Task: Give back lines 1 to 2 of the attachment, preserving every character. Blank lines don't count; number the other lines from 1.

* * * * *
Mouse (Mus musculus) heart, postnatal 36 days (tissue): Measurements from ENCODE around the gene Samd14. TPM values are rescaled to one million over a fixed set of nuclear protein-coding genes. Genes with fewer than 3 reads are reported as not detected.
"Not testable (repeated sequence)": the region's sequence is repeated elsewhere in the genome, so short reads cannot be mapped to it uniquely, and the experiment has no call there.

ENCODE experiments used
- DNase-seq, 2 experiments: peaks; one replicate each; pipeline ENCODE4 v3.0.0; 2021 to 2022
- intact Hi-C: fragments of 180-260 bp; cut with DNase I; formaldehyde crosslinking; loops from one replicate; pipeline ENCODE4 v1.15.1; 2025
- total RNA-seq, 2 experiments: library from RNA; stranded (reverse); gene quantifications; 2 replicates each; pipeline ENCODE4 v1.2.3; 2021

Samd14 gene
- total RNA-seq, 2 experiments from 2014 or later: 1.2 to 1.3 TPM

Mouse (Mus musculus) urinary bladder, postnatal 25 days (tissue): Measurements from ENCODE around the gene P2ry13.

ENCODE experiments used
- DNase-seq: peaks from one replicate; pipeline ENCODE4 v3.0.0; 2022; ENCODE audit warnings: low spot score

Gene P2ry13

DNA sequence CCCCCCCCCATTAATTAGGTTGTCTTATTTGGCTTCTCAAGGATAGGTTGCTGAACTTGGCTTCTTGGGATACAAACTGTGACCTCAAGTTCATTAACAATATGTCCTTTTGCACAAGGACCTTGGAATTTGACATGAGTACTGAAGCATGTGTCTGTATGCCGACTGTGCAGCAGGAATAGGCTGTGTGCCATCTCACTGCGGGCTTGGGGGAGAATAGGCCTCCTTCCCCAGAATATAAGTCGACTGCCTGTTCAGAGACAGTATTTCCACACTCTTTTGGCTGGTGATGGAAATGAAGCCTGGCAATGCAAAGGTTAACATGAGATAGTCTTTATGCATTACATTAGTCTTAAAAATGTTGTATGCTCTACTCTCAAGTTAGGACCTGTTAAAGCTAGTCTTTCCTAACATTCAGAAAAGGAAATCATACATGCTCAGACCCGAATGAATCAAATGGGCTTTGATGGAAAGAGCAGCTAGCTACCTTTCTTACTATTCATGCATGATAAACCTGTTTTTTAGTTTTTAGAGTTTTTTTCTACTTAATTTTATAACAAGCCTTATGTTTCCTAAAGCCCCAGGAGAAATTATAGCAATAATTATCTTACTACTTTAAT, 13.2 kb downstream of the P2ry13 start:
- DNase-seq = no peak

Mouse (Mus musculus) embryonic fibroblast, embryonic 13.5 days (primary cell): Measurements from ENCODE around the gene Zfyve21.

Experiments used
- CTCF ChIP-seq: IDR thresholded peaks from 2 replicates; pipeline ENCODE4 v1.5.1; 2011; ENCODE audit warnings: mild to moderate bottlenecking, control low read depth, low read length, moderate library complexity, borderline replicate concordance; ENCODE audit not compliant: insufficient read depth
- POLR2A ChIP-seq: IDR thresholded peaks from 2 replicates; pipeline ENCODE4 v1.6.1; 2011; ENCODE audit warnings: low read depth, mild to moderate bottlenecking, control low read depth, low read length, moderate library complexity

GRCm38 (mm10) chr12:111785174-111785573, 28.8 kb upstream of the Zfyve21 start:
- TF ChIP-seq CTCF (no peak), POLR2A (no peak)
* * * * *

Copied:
Mouse (Mus musculus) heart, postnatal 36 days (tissue): Measurements from ENCODE around the gene Samd14. TPM values are rescaled to one million over a fixed set of nuclear protein-coding genes. Genes with fewer than 3 reads are reported as not detected.
"Not testable (repeated sequence)": the region's sequence is repeated elsewhere in the genome, so short reads cannot be mapped to it uniquely, and the experiment has no call there.